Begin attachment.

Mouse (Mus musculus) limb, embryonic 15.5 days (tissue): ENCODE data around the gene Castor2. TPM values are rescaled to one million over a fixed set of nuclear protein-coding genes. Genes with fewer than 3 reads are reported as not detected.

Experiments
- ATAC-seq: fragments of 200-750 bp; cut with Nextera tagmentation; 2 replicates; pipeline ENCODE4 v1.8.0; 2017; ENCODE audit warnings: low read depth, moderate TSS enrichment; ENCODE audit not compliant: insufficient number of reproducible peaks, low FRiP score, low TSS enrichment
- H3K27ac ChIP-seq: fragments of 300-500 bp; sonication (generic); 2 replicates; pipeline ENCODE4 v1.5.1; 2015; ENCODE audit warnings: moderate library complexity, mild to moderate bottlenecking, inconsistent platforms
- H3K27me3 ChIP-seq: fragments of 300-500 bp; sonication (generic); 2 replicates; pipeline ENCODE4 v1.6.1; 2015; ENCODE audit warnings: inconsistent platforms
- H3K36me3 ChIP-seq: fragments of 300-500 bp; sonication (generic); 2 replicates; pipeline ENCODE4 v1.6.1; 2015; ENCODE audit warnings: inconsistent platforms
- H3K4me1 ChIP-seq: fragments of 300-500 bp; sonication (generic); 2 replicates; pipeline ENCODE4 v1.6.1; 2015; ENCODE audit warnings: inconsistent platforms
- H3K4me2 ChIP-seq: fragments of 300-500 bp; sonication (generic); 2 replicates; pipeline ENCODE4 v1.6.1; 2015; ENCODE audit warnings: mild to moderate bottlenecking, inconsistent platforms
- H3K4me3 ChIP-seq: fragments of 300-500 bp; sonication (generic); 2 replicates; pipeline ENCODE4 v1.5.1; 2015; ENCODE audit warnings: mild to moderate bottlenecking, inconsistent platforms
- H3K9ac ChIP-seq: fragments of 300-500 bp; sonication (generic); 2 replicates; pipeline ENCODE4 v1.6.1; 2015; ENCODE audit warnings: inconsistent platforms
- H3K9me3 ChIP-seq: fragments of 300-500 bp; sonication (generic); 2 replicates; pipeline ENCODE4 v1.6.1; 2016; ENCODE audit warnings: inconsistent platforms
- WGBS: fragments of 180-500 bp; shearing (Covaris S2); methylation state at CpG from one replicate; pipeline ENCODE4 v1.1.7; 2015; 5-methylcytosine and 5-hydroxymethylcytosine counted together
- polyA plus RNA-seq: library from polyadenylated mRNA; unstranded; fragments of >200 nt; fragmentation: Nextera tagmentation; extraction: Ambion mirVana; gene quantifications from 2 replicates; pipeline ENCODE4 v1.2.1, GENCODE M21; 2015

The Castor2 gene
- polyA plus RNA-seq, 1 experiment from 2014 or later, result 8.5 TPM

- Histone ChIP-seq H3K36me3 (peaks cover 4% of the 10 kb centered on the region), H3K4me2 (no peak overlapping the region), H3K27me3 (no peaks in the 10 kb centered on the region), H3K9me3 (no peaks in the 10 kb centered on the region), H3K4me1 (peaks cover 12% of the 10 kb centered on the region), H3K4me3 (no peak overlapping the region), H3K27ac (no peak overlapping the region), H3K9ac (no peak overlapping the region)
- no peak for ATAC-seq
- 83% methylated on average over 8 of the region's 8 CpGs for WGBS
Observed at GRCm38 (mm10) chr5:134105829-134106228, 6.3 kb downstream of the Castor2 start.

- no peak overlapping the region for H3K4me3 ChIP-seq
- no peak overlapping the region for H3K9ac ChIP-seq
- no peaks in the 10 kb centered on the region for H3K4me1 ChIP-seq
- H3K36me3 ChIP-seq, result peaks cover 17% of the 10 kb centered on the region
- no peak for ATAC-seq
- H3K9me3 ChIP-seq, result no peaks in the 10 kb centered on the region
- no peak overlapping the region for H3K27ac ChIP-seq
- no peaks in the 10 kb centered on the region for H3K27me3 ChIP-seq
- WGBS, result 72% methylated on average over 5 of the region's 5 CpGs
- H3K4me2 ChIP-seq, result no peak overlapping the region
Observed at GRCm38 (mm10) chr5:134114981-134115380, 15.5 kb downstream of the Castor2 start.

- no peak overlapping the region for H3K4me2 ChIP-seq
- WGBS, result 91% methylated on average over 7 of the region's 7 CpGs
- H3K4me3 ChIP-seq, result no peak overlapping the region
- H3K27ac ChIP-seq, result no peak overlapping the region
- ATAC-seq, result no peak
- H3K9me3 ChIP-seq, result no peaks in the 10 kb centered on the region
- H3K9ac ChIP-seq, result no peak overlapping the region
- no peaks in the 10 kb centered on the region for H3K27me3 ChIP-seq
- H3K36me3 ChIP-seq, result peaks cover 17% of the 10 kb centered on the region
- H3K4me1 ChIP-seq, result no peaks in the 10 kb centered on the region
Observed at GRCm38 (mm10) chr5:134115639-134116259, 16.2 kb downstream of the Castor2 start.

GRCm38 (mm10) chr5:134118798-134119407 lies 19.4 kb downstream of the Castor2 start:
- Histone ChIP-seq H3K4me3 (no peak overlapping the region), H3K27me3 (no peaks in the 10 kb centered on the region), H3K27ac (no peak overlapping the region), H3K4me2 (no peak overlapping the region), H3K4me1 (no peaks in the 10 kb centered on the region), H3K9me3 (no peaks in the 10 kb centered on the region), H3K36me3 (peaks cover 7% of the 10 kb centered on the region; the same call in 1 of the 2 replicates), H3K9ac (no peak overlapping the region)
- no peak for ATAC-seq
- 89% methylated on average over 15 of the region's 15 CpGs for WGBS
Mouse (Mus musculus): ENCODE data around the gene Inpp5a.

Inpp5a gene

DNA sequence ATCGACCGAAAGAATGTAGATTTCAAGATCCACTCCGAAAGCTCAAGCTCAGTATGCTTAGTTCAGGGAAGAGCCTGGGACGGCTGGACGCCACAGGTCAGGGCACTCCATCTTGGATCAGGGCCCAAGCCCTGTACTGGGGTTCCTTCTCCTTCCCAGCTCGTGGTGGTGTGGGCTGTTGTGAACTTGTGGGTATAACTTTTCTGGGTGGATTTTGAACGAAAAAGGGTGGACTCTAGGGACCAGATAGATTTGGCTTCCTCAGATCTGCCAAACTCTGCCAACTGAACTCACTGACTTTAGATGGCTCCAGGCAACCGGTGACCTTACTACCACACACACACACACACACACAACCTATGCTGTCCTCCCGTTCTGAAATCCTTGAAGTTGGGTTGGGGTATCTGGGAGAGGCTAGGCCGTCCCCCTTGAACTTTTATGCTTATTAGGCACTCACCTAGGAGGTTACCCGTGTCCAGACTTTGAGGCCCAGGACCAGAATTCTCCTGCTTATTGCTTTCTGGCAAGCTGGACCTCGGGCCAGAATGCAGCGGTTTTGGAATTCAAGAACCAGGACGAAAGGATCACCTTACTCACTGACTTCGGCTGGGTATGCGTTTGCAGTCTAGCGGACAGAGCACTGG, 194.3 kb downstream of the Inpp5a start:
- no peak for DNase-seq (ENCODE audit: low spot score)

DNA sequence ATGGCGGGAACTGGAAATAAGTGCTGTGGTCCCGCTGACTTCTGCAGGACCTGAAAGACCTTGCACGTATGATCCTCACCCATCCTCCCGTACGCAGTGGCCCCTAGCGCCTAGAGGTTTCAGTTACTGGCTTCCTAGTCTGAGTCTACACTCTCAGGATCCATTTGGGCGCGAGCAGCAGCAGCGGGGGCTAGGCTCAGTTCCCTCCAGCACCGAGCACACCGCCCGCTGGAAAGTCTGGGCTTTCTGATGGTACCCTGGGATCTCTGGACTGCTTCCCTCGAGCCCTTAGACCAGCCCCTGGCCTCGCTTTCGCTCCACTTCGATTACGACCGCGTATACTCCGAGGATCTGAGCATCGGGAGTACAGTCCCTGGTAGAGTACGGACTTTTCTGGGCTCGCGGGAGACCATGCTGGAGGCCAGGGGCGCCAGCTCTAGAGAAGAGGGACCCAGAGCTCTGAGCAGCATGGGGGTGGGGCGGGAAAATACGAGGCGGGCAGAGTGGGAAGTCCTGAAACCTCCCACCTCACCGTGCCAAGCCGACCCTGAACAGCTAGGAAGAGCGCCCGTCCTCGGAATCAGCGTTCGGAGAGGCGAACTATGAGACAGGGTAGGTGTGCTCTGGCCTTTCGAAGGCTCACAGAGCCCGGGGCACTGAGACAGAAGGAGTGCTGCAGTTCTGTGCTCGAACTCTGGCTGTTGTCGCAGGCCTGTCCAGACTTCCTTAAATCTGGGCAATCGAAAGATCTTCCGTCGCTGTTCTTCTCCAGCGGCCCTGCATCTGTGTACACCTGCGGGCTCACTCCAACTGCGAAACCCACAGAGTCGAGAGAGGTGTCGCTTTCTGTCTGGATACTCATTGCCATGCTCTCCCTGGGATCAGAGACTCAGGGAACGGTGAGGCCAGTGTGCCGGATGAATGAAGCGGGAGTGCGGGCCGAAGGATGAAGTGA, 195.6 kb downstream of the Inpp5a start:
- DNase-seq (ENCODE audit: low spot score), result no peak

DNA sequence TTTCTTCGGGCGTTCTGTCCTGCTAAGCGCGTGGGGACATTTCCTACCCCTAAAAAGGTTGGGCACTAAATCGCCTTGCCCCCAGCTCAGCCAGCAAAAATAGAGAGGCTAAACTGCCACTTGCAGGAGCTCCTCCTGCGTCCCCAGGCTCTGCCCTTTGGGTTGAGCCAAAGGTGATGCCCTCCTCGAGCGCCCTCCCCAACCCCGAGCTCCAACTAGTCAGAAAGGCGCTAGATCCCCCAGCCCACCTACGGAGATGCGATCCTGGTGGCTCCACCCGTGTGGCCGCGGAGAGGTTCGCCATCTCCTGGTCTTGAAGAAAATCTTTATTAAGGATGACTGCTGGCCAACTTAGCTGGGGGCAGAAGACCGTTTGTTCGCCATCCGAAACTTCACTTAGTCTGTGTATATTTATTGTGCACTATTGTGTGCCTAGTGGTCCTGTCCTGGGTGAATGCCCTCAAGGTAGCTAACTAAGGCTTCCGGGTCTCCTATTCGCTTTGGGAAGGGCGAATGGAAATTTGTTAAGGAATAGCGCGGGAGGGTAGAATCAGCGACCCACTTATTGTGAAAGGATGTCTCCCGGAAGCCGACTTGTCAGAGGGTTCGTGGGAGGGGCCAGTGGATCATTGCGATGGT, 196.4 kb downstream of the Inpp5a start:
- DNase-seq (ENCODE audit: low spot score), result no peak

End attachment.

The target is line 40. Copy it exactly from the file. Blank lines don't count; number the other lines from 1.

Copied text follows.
- H3K4me1 ChIP-seq, result no peaks in the 10 kb centered on the region